It will be interesting to see how the following observations by the Michigan Supreme Court in John Hancock Property & Casualty Insurance v. Blue Cross Blue Shield (1991) play out under the provisions of the new No-Fault law:
“Because Medicare no longer pays for medical expenses arising out of an automobile accident where there is automobile insurance coverage of such expense, a person eligible for Medicare benefits who owns an automobile is obliged to pay the premium cost of providing for medical expense arising out of an automobile accident either to an automobile . . .” (Section IV)
The federal “Medicare Secondary Payer” law “explicitly mak[es] Medicare secondary to automobile insurance where it is available.” (Footnote 4)
Will Medicare argue that No-Fault auto insurance doesn’t cease to be “available” just because a driver chooses to opt out of and/or limit his or her No-Fault coverage? The Insurance Commissioner Bulletin is better to have than not to have. But the Bulletin is not dispositive. Medicare will have the last word. Auto accident lawyers in Michigan will have to wait and see how this plays out over the next few years.
Does Medicare cover auto accident injuries the same as No-Fault?
No, medicare covers auto accident-related injuries differently. This is very important. If you are a consumer reading this blog and you are trying to decide on what level of No-Fault PIP coverage to choose, this is a big reason why you need to be very careful about the idea of giving up auto No-Fault PIP medical benefits coverage in exchange for a reduced car insurance premium.
There are many critical medical services and treatment areas that car accident victims may desperately need for their care, recovery and rehabilitation. These are all routinely covered by No-Fault.
But not by Medicare.
In fact, Medicare covers auto accident-related injuries in a limited capacity. Below are some of the important medical services that it does not cover:
In-home attendant care
Transportation to and from medical appointments
Vehicle modifications
Executive functioning therapy for post-traumatic brain injuries
Does Medicare cover rehabilitation after a car accident?
Medicare will NOT cover rehabilitation services after a car accident in Michigan as comprehensively as No-Fault auto insurance.
Medicare may not provide coverage at all, or may only provide limited coverage, for many areas of injury rehabilitation. Compare this with auto No-Fault, under which rehabilitation services are covered as long as they are “reasonably necessary” to a car accident victim’s care, recovery or rehabilitation under Michigan’s auto law.
Does Medicare provide coordinated coverage for car accidents?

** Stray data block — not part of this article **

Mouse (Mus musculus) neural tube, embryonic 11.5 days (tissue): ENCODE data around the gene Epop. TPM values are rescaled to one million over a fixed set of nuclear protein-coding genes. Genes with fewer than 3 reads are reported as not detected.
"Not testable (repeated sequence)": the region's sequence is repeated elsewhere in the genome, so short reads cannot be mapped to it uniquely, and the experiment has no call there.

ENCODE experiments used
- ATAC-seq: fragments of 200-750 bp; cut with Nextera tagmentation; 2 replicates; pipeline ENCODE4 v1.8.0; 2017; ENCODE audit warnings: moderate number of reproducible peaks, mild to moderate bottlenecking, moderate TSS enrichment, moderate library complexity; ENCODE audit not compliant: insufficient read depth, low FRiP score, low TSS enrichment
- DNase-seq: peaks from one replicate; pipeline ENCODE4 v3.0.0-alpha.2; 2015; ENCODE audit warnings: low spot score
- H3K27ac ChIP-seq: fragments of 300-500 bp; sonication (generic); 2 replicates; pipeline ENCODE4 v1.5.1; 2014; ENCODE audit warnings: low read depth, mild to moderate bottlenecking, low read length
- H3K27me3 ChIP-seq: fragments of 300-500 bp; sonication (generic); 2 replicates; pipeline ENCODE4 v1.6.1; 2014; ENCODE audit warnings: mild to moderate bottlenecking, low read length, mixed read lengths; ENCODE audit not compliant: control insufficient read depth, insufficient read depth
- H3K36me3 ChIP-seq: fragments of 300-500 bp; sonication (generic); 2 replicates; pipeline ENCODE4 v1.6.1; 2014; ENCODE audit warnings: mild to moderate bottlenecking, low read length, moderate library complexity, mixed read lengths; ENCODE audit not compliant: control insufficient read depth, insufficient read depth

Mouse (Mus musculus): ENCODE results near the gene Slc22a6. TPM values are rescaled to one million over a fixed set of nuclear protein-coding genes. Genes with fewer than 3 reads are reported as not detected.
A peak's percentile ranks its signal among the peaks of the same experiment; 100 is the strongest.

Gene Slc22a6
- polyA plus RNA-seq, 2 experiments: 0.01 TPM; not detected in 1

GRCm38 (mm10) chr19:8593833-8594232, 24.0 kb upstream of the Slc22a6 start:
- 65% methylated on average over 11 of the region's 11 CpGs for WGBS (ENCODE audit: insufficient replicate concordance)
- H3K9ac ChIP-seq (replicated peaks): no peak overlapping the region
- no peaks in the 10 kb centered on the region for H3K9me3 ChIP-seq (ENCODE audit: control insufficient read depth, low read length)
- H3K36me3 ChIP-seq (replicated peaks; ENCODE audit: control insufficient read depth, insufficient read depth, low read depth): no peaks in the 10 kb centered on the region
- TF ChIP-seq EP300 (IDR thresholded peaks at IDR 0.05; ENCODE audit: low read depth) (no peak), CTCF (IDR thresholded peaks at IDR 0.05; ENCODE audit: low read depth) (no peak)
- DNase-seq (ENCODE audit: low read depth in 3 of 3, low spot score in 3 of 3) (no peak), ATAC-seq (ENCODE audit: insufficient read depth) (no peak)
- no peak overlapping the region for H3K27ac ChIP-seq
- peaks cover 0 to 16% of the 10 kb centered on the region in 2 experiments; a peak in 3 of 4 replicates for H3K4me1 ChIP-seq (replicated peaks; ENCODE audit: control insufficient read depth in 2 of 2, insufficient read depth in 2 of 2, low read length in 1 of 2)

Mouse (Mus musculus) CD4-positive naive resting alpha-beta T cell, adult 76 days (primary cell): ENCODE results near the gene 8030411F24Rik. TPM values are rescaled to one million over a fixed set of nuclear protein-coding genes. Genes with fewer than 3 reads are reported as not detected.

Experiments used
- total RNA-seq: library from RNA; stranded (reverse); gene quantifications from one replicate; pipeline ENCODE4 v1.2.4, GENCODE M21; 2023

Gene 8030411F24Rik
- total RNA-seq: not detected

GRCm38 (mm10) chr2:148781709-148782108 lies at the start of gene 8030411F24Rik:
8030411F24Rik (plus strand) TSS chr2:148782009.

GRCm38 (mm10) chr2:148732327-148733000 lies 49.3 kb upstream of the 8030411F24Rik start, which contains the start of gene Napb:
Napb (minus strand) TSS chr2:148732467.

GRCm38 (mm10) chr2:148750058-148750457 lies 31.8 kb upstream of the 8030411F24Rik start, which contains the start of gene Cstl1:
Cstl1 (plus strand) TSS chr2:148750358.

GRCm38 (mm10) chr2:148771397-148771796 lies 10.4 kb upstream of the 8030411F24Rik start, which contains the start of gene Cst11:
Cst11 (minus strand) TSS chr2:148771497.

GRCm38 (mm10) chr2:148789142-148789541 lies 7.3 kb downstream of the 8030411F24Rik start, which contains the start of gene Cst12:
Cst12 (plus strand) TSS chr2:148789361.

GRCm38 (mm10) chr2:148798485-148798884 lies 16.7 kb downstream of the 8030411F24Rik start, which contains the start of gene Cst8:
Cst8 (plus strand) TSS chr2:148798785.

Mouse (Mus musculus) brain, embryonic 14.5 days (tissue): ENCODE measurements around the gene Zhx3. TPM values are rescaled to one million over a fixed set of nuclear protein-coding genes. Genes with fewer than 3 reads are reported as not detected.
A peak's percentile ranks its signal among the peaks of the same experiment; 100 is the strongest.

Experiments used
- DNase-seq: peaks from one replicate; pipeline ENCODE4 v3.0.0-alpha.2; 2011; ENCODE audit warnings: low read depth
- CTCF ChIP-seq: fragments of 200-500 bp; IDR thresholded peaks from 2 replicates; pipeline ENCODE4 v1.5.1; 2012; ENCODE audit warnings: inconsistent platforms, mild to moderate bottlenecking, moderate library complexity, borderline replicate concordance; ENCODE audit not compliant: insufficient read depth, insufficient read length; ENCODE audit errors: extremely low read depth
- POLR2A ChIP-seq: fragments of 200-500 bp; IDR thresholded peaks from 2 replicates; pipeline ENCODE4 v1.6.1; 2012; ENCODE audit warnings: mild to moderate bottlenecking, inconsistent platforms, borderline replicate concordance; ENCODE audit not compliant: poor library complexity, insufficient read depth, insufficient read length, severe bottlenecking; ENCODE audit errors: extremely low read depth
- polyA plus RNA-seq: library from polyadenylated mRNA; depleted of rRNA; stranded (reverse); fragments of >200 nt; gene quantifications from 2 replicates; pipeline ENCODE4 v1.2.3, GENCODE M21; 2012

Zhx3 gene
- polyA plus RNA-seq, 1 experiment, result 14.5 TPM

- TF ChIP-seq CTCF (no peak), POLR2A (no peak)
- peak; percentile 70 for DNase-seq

No. Drivers cannot coordinate their No-Fault PIP medical benefits coverage with Medicare because it is prohibited by the “Medicare Secondary Payer” law, which provides that Medicare won’t cover auto accident-related injuries when payment can reasonably be expected to be made by No-Fault insurance.
How long does Medicare cover rehab from a car accident in Michigan?
The answer to this question depends on whether Medicare covers the rehabilitation services in question at all, and whether Medicare has a limit on such coverage.
How does Medicare affect car accident settlements in Michigan?
If Medicare covers auto accident-related injuries that Michigan No-Fault insurance should have paid, then they will seek reimbursement for its “conditional payments” through a lien on the pain and suffering portion of any car accident settlement that the victim obtains in his or her case.
Additionally, once the No-Fault PIP medical benefits coverage levels become available in policies issued or renewed after July 1, 2020, it’s possible that Medicare may seek reimbursement of its “conditional payments” through a lien on a victim’s third-party tort recovery for “excess” medical benefits.
What are Medicare liens for pain and suffering?
A Medicare lien on a car accident victim’s recovery of pain and suffering compensation is usually how Medicare ensures that it will be reimbursed for any “conditional payments” made on the injury victim’s behalf for car accident-related medical expenses.
Lawyers refer to these as “Medicare super-liens.”
Here’s why:
If Medicare covers auto accident-related injuries for a car accident victim and that victim, ultimately, obtains a settlement or jury verdict for pain and suffering compensation as a result of his or her injuries from the car accident, then the victim must use as much of that money as is necessary to repay Medicare for what it paid out in medical expenses.
Federal law gives Medicare full legal subrogation rights to use its “super-lien” powers to make sure the victim repays whatever he or she owes .
Realistically, a Medicare super-lien for a car accident victim who has opted out of No-Fault insurance (or chosen a coverage level or than “unlimited”) could leave the car accident victim with a vastly reduced settlement recovery, or with nothing at all for all the pain and all the injuries he or she has suffered.
This would not be the case if medical care is covered by No-Fault insurance.
The new auto law in Michigan dangles the possibility of savings on No-Fault for people who opt for Medicare. But Medicare covers auto accident-related injuries differently from No-Fault insurance and comes with many of its own unique risks for car accident victims.
DISCLAIMER: Because of the generality of this update, the information provided herein may not be applicable in all situations and should not be acted upon without specific legal advice based on particular situations.